A new study led by MIT materials scientists reveals the reason why gold nanoparticles can easily slip through cell membranes to deliver drugs directly to target cells. The nanoparticles enter cells by taking advantage of a route normally used in vesicle-vesicle fusion, a crucial process that allows signal transmission between neurons.
In the July 21 issue of Nature Communications, the researchers describe in detail the mechanism by which these nanoparticles are able to fuse with a membrane. The findings suggest possible strategies for designing nanoparticles — made from gold or other materials — that could get into cells even more easily.
“We’ve identified a type of mechanism that might be more prevalent than is currently known,” says Reid Van Lehn, an MIT graduate student in materials science and engineering and one of the paper’s lead authors. “By identifying this pathway for the first time it also suggests not only how to engineer this particular class of nanoparticles, but that this pathway might be active in other systems as well.”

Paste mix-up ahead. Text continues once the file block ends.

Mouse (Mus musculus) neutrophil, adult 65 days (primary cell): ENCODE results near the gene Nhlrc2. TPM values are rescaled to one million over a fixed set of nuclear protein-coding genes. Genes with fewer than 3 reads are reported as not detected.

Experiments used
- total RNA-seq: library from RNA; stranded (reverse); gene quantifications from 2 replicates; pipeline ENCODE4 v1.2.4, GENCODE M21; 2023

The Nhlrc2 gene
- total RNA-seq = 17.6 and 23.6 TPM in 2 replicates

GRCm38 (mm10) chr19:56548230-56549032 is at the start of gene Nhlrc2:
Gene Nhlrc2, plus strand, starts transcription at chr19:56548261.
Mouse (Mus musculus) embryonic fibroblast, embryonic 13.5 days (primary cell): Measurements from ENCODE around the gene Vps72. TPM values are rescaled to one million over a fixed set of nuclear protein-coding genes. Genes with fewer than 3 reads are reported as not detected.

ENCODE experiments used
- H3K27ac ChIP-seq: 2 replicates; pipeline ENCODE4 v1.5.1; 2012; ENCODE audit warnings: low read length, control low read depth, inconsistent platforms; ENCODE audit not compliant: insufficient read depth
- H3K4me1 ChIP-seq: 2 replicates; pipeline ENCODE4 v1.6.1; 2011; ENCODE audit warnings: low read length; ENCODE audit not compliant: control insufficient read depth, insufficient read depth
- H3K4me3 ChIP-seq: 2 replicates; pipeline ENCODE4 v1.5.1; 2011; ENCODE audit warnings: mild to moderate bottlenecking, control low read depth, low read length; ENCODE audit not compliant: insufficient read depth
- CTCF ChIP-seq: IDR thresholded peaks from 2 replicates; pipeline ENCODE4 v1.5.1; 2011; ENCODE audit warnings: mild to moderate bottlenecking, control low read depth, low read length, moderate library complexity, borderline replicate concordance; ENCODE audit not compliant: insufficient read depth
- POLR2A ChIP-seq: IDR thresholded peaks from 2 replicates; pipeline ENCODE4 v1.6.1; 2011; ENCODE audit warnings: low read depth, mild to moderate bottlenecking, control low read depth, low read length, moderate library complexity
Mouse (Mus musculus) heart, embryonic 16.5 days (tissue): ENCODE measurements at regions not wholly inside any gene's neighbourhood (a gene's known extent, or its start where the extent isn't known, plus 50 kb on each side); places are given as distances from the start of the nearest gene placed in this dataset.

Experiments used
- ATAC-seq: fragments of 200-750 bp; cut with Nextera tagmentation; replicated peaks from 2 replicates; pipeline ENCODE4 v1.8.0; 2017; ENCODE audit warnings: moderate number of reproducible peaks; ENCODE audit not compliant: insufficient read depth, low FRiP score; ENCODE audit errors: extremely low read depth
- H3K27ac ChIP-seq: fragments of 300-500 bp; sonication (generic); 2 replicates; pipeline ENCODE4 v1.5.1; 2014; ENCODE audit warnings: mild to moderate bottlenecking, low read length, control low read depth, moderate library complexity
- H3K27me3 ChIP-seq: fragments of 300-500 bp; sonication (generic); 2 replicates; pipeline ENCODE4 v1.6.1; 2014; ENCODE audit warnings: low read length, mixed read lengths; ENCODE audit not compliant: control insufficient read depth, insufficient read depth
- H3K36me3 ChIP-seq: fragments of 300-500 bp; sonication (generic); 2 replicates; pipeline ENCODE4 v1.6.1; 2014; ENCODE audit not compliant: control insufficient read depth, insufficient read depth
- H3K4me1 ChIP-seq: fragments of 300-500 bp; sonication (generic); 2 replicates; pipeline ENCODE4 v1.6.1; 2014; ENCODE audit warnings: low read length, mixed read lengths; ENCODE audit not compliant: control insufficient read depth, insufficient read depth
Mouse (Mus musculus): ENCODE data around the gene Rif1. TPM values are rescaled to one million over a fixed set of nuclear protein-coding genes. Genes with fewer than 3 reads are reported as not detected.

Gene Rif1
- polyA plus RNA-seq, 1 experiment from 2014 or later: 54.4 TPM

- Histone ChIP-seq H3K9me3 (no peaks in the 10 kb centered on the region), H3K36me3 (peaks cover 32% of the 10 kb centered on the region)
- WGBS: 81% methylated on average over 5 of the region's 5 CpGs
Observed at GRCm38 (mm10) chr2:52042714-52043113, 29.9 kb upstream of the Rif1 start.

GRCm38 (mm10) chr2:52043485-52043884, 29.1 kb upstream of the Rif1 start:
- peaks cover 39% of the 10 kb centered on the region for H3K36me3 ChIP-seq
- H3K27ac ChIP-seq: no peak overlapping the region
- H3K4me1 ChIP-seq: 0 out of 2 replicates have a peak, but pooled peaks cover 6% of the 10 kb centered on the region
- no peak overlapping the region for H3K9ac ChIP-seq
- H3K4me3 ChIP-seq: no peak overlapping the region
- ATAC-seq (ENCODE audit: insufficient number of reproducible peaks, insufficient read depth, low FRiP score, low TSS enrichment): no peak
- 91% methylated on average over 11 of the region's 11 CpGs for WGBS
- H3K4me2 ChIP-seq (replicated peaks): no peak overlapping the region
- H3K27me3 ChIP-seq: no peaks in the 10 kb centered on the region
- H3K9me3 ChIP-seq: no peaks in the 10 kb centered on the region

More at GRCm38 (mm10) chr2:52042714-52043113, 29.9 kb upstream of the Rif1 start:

Most nanoparticles enter cells through endocytosis, a process that traps the particles in intracellular compartments, which can damage the cell membrane and cause cell contents to leak out. But in 2008, MIT researchers found that a special class of gold nanoparticles coated with a mix of molecules could enter cells without any disruption.
Last year, they discovered that the particles were somehow fusing with cell membranes and being absorbed into the cells. In their new study, they created detailed atomistic simulations to model how this happens, and performed experiments that confirmed the model’s predictions.